After demonstrating the farsightedness of gedolei Yisroel, Rav Weinman adds that the Moetzes Gedolei Hatorah in Israel did not issue a decision, and therefore Agudas Yisroel decided to abstain from the vote in the Knesset. Following pressure by Ben Gurion, one MK eventually voted in favor.

To complete the picture, Rav Weinman quotes an excerpt from Orechos Rabbenu Baal Kehillos Yaakov by Rav Avraham Horovitz (p. 272), according to which the Steipler permitted individuals to accept money from the Memorial Foundation for Jewish Culture (set up using reparations money) to fund the publication of a sefer kodesh. The Steipler cited the Brisker Rov who said they should take the German reparations money since it was derived from property stolen from the Jews, "and it would not be considered a zechus for the reshoim that a sefer kodesh is published using their money because what they give back is just a tiny portion of what they stole."

To this day chareidi Jewry has not received its due share of the reparations money. Though a significant percentage of the Jews who perished during the Holocaust were shomrei mitzvos and most of the Jewish communal property in Eastern Europe was religious property--botei knesses, botei medrash, cemeteries, mikva'os, hekdesh, and the like--chareidi Jewry has only received the crumbs left by various activists. During the period of the Jewish Agency's active involvement in the distribution of these funds, Agudas Yisroel representatives complained about the manner in which the money was handled.

At an Executive Committee meeting, the following resolution was issued: "Agudas Yisroel's position on the issue of reparations is well known, but it is also a well-known fact that chareidi Jewry, organized and represented by Agudas Yisroel in thousands of institutions, suffered the greatest losses and now that reparations for compensation and rehabilitation of the destruction are being distributed, the Jewish Agency has neglected to support Agudas Yisroel institutions and members. . . If our demands are not met, we will take whatever steps necessary to save as much as possible for chareidi Jewry."

Apparently the steps taken were not particularly formidable, for the discrimination exists to this day.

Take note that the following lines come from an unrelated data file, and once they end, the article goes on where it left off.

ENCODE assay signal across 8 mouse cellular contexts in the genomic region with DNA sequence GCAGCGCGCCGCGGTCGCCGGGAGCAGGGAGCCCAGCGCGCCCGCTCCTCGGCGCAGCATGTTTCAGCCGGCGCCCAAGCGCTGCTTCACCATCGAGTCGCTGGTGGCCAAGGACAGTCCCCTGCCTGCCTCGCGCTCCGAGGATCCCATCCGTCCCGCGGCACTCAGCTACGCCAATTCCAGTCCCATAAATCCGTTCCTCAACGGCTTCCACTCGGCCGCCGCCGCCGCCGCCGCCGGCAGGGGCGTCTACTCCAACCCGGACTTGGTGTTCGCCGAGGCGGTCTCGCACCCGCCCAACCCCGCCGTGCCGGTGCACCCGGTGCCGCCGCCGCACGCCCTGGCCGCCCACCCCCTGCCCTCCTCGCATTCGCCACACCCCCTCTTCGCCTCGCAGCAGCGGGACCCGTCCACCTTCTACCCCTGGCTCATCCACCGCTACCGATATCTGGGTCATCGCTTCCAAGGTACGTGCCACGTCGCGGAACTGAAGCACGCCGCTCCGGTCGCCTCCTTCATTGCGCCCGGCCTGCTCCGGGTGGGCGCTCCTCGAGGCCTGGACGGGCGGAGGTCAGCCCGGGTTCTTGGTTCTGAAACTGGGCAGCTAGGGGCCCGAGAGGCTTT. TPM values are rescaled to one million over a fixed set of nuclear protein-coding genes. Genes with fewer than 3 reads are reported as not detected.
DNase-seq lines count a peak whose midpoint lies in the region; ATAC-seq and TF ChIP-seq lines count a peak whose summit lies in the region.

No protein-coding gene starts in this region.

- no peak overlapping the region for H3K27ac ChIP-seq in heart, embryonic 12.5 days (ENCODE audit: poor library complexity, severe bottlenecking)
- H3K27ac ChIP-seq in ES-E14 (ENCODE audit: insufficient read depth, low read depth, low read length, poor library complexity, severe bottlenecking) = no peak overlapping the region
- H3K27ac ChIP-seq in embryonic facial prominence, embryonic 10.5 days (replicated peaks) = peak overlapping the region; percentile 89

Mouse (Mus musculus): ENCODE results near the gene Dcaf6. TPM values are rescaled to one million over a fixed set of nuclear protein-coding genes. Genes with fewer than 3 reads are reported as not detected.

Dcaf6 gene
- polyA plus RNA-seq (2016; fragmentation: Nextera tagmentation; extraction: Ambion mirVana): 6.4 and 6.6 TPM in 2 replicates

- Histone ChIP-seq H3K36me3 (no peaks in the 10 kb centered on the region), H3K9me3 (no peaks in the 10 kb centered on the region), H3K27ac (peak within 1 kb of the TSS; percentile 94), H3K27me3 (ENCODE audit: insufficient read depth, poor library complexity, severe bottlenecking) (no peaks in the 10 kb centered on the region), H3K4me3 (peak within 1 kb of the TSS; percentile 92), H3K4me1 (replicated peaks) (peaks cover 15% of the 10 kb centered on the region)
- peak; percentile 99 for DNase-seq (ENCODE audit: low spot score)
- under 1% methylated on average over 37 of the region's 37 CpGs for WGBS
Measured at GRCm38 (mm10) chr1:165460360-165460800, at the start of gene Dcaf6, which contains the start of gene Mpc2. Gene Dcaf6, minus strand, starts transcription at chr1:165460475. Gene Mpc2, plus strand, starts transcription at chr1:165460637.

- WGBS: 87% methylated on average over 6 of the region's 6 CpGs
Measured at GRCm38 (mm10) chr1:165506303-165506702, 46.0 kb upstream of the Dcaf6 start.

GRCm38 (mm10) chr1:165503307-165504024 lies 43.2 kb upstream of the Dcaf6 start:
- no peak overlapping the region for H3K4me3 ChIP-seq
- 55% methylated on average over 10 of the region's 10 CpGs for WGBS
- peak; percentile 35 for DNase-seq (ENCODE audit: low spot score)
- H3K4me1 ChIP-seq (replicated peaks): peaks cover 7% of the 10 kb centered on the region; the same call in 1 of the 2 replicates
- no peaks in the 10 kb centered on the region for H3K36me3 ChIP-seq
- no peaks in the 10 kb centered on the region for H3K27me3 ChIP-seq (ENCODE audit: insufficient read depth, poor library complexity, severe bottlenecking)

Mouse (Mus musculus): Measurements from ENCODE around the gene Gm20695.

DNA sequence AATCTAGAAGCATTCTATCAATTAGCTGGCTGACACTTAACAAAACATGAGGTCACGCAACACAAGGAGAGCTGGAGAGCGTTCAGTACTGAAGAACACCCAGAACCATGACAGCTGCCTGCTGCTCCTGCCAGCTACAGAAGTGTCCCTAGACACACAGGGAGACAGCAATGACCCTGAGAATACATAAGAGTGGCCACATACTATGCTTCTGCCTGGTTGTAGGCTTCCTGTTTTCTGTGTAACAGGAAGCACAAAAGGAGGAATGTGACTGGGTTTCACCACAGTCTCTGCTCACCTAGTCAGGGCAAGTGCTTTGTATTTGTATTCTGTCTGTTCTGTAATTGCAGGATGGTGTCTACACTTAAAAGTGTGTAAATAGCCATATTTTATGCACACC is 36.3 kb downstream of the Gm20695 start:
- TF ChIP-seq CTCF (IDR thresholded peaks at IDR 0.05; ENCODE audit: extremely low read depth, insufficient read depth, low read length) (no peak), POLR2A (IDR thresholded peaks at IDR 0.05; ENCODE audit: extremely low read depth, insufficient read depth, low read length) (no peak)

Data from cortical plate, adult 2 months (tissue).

Anticipating the Money

As horrific as it may sound, at the height of the War, while Jews were being led to the gas chambers, Zionist organizations considered the financial benefits to be gained. As early as 1941 Dr. Nachum Goldman, chairman of the World Jewish Congress, said European Jews would eventually be entitled to war reparations.

In 1944 the Congress drew up clear demands: a) Compensation for Jewish communities and individual Jewish survivors. b) Recognition in principle of the right of the Jewish people to receive collective reparations for the material and moral losses to the Jewish people, its institutions or individual Jews.

These general demands are recorded in the memoirs Dr. Goldman published much later, but it appears that in fact the guiding principles for negotiations with the Germans had already been drafted at that point. At the time Goldman did not know that the State of Israel would be founded and therefore probably hoped to represent the Jewish people, either alone or else through a joint representation with the Jewish Agency, the Histadrut, etc.

But when the State of Israel was set up, Ben Gurion crowned himself representative of the Jewish people, leaving Goldman nothing to do but to conduct the secret negotiations that preceded West German Chancellor Konrad Adenauer's public announcement of his willingness to pay reparations, and then to hand the conductor's baton over to Ben Gurion. Goldman was not left idle, for the agreement stated that the negotiations would be conducted through two channels: the Material Claims Conference of the Jewish People was set up to conduct negotiations for individual Holocaust survivors and an Israeli delegation was dispatched to negotiate the reparations that would be paid to the State treasury as the homeland of the Jewish people. Dr. Nachum Goldman was named head of the Claims Conference.

Dr. Goldman set up the Claims Conference himself just as the negotiations proposal was passed in the Knesset. He selected representatives arbitrarily, based on connections, although he did try to include representatives from various organizations including the Joint Distribution Committee, The Jewish Agency, World Jewish Congress, American Jewish Congress, American Jewish Committee, Jewish Workers' Committee (U.S.), American Veterans' Association, etc. Most of the representatives were from the U.S., England, Australia and South Africa. A representative for the Reform Movement was also selected. Israeli representatives were not chosen-- since ostensibly Israel was represented by the government- sponsored delegation--nor were any Holocaust survivors chosen. It seems the latter were perceived as sick and feeble invalids incapable of representing themselves.

The irony is that this attitude persisted until about ten years ago, when the Center for Holocaust Survivors' Organizations was set up. The Center applied massive pressure that managed to get four of their representatives onto the Claims Conference. The other representatives came from various other organizations, some of which are no longer in existence.